Coulomb’s Law Suppose your friend can push their arms apart with a force of 450 N. How much charge can they hold outstretched? +Q -Q 2m F= 450 N = 4.47•10-4 C That’s smaller than one cell in your body!

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**Example 4 Three Charges on a Line **

Coulomb’s Law Example 4 Three Charges on a Line Determine the magnitude and direction of the net force on q1.

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Coulomb’s Law

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Coulomb’s Law

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**Find the net force exerted on the point charge q2.**

Coulomb’s Law F42 Find the net force exerted on the point charge q2. F32 F12 y x F32 F12 F42 F net

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Coulomb’s Law

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**The positive charge experiences a force which is the vector sum of the **

The Electric Field The positive charge experiences a force which is the vector sum of the forces exerted by the charges on the rod and the two spheres. This test charge should have a small magnitude so it doesn’t affect the other charge.

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**(a) (b) Example 6 A Test Charge**

The Electric Field Example 6 A Test Charge The positive test charge has a magnitude of 3.0x10-8C and experiences a force of 6.0x10-8N. Find the force per coulomb that the test charge experiences. Predict the force that a charge of +12x10-8C would experience if it replaced the test charge. (a) (b)

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**DEFINITION OF ELECTRIC FIELD **

The Electric Field DEFINITION OF ELECTRIC FIELD The electric field that exists at a point is the electrostatic force experienced by a small test charge placed at that point divided by the charge itself: The strength of the electric field can be thought of as the ratio of the force on that charge and the test charge itself SI Units of Electric Field: newton per coulomb (N/C)

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The Electric Field It is the surrounding charges that create the electric field at a given point.

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**Electric fields from different sources add as vectors.**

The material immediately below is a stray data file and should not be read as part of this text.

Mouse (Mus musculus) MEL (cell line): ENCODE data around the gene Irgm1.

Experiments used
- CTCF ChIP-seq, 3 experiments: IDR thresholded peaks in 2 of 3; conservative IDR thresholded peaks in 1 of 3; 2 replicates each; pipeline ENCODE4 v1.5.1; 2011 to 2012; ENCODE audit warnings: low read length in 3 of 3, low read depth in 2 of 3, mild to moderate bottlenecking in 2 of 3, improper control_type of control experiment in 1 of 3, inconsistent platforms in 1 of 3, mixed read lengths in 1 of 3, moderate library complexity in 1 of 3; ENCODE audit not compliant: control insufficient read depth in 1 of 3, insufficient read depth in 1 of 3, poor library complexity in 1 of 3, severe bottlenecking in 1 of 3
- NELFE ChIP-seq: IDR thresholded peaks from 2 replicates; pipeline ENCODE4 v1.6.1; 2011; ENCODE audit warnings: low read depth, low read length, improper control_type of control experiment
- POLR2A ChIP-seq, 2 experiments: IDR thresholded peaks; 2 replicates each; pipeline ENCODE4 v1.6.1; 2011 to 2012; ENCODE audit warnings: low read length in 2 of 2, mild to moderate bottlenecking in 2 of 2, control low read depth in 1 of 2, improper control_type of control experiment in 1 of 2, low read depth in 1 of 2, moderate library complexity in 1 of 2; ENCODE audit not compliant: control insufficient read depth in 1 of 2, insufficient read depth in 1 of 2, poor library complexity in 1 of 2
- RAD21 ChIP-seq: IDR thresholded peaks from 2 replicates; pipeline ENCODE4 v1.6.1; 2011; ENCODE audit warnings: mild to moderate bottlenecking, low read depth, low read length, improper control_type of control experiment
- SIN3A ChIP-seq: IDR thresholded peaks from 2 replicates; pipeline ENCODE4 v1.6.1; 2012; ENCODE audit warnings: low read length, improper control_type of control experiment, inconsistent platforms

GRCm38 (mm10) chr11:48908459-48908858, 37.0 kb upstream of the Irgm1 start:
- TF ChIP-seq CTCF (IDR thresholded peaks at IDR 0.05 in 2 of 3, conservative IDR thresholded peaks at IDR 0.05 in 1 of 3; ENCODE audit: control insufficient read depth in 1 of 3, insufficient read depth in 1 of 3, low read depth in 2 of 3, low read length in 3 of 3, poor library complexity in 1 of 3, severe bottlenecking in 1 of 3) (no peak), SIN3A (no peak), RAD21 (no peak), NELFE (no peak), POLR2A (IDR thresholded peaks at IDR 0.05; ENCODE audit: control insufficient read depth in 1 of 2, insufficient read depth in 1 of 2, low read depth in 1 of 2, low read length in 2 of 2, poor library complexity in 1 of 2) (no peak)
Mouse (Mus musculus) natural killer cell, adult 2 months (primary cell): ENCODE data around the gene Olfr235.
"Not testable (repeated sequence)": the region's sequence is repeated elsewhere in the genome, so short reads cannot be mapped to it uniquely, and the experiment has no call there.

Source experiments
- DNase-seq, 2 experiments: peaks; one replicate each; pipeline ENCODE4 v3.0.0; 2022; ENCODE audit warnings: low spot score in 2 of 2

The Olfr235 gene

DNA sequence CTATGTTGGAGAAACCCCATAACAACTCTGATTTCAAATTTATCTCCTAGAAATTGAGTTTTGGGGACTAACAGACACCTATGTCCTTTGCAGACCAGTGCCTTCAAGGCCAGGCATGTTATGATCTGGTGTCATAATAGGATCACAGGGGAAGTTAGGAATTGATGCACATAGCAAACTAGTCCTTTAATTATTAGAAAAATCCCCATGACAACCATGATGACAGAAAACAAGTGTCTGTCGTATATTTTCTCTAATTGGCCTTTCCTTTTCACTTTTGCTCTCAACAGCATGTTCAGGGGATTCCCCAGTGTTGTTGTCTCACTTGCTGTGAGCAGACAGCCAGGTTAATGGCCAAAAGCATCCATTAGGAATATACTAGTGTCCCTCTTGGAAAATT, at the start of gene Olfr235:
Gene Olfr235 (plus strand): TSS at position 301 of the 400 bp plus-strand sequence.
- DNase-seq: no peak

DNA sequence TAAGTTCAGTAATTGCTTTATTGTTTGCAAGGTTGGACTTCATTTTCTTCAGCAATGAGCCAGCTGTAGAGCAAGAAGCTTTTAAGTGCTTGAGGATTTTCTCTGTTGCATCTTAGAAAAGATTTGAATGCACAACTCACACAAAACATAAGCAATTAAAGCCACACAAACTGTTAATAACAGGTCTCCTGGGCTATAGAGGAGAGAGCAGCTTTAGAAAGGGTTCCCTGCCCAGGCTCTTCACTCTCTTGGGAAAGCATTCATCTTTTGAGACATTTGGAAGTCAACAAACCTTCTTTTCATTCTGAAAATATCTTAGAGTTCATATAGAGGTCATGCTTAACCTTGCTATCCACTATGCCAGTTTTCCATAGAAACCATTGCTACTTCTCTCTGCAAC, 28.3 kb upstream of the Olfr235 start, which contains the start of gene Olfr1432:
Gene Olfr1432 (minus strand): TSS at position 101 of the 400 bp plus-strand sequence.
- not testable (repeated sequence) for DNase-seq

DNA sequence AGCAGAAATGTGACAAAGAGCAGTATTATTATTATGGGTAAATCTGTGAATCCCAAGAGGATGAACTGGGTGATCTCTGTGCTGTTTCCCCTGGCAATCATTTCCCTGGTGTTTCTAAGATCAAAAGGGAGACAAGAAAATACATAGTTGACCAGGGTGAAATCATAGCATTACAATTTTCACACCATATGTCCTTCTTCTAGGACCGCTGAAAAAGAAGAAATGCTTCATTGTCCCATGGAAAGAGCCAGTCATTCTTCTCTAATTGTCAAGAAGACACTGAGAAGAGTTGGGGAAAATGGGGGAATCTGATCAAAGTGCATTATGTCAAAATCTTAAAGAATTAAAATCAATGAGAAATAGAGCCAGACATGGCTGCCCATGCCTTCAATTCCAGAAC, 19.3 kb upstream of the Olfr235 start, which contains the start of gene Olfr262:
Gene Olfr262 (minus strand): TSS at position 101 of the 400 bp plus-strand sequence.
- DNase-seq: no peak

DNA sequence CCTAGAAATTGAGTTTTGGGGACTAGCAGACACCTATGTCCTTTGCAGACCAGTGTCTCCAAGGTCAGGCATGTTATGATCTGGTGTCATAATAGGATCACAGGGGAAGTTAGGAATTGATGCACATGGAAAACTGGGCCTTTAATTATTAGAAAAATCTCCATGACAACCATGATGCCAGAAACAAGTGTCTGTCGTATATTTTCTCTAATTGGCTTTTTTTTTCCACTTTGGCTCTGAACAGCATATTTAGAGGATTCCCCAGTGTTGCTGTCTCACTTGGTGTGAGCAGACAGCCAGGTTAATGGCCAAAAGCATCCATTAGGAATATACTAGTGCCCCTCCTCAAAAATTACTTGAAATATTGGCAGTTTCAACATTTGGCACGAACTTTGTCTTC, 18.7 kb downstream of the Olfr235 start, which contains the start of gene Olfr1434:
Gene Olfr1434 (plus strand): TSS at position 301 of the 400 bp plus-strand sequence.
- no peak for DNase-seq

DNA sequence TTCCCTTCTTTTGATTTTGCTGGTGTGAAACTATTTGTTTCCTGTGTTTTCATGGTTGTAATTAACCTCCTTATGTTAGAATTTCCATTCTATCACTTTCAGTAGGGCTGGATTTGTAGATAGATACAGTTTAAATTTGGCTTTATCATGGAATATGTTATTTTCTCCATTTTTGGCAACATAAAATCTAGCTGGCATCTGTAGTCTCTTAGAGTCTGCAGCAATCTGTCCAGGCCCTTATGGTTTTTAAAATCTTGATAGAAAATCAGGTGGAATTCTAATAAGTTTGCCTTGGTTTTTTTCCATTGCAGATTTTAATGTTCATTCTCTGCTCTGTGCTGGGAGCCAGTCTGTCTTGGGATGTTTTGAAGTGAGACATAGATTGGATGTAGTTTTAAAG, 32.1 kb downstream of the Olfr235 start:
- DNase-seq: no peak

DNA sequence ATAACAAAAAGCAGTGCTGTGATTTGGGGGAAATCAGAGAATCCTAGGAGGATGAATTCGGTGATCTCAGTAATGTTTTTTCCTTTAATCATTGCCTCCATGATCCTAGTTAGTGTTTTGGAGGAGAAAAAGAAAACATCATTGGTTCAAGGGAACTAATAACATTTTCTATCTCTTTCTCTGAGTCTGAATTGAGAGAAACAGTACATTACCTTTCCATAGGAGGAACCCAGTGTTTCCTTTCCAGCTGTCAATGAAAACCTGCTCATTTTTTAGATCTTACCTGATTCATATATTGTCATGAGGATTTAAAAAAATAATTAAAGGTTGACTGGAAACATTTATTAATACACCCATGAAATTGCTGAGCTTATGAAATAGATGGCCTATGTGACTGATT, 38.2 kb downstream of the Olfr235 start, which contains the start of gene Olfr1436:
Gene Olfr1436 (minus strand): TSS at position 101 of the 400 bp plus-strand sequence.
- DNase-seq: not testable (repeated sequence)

The Electric Field Electric fields from different sources add as vectors.

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**Example 10 The Electric Field of a Point Charge **

The isolated point charge of q=+15μC is in a vacuum. The test charge is 0.20m to the right and has a charge qo=+0.8μC. Determine the electric field at point P.

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The Electric Field

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**The electric field does not depend on the test charge.**

Point charge q:

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**Example 11 The Electric Fields from Separate Charges May Cancel **

Two positive point charges, q1=+16μC and q2=+4.0μC are separated in a vacuum by a distance of 3.0m. Find the spot on the line between the charges where the net electric field is zero.

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The Electric Field

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**Conceptual Example 12 Symmetry and the Electric Field **

Point charges are fixes to the corners of a rectangle in two different ways. The charges have the same magnitudes but different signs. Consider the net electric field at the center of the rectangle in each case. Which field is stronger?

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**THE PARALLEL PLATE CAPACITOR**

The Electric Field THE PARALLEL PLATE CAPACITOR charge density Change in potential (voltage) Parallel plate capacitor Distance between plates

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**in the space surrounding electric charges.**

Electric Field Lines Electric field lines or lines of force provide a map of the electric field in the space surrounding electric charges.

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**toward negative charges.**

Electric Field Lines Electric field lines are always directed away from positive charges and toward negative charges.

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**Electric field lines always begin on a positive charge **

and end on a negative charge and do not stop in midspace.

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**The number of lines leaving a positive charge or entering a **

Electric Field Lines The number of lines leaving a positive charge or entering a negative charge is proportional to the magnitude of the charge.

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Electric Field Lines

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**Conceptual Example 13 Drawing Electric Field Lines **

There are three things wrong with part (a) of the drawing. What are they?

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**The Electric Field Inside a Conductor: Shielding**

At equilibrium under electrostatic conditions, any excess charge resides on the surface of a conductor. At equilibrium under electrostatic conditions, the electric field is zero at any point within a conducting material. The conductor shields any charge within it from electric fields created outside the conductor.

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**The Electric Field Inside a Conductor: Shielding**

The electric field just outside the surface of a conductor is perpendicular to the surface at equilibrium under electrostatic conditions.

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Flash – Coulombs Law

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**Flash – Electric Forces**